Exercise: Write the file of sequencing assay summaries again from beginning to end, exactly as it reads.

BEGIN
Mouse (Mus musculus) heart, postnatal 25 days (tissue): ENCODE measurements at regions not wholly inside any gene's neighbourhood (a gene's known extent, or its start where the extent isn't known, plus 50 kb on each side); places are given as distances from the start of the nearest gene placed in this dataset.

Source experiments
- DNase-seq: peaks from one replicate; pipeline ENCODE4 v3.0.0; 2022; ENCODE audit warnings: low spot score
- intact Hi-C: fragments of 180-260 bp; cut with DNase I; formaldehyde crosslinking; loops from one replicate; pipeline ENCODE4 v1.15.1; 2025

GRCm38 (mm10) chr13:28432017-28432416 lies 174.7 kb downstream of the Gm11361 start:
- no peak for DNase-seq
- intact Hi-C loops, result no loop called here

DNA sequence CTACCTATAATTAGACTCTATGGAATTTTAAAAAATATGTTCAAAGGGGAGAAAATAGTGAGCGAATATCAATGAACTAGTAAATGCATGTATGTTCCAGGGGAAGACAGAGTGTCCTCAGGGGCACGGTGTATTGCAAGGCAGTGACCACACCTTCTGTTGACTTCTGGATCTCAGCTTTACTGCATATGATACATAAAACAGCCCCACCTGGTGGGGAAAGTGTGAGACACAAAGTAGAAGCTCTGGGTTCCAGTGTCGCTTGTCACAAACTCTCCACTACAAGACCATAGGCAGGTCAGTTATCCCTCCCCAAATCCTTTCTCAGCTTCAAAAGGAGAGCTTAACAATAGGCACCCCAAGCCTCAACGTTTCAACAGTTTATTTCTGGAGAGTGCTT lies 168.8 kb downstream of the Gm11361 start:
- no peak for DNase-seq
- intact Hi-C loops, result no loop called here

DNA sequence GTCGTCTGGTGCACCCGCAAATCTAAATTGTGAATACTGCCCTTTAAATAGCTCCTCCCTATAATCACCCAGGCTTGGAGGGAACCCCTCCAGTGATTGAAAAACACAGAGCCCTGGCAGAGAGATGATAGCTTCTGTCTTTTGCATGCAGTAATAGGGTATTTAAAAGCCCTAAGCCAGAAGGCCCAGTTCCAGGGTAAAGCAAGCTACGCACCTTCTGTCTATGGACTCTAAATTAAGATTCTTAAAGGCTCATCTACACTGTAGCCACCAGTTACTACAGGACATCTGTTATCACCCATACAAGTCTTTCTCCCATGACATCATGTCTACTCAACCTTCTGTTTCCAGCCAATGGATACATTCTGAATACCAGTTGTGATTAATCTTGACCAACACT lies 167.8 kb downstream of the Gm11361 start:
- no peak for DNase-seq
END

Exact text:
Mouse (Mus musculus) heart, postnatal 25 days (tissue): ENCODE measurements at regions not wholly inside any gene's neighbourhood (a gene's known extent, or its start where the extent isn't known, plus 50 kb on each side); places are given as distances from the start of the nearest gene placed in this dataset.

Source experiments
- DNase-seq: peaks from one replicate; pipeline ENCODE4 v3.0.0; 2022; ENCODE audit warnings: low spot score
- intact Hi-C: fragments of 180-260 bp; cut with DNase I; formaldehyde crosslinking; loops from one replicate; pipeline ENCODE4 v1.15.1; 2025

GRCm38 (mm10) chr13:28432017-28432416 lies 174.7 kb downstream of the Gm11361 start:
- no peak for DNase-seq
- intact Hi-C loops, result no loop called here

DNA sequence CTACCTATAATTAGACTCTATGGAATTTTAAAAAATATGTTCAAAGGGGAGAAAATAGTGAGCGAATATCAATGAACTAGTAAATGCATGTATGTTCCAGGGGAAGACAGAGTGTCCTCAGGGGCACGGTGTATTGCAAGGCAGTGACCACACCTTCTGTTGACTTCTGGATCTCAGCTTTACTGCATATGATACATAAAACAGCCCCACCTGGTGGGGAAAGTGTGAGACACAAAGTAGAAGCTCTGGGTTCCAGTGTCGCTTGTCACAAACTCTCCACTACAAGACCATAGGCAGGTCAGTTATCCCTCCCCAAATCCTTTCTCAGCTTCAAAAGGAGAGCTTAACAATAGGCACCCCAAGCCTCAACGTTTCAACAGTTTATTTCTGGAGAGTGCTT lies 168.8 kb downstream of the Gm11361 start:
- no peak for DNase-seq
- intact Hi-C loops, result no loop called here

DNA sequence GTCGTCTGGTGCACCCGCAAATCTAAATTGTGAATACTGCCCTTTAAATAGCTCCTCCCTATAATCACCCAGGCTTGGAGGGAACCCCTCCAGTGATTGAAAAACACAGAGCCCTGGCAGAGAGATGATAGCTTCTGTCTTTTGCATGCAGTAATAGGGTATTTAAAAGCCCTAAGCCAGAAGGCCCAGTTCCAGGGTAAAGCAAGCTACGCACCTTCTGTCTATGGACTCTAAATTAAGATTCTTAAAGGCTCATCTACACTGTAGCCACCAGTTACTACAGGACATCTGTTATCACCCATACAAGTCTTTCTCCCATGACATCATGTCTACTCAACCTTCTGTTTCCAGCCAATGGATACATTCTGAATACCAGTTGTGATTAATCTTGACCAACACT lies 167.8 kb downstream of the Gm11361 start:
- no peak for DNase-seq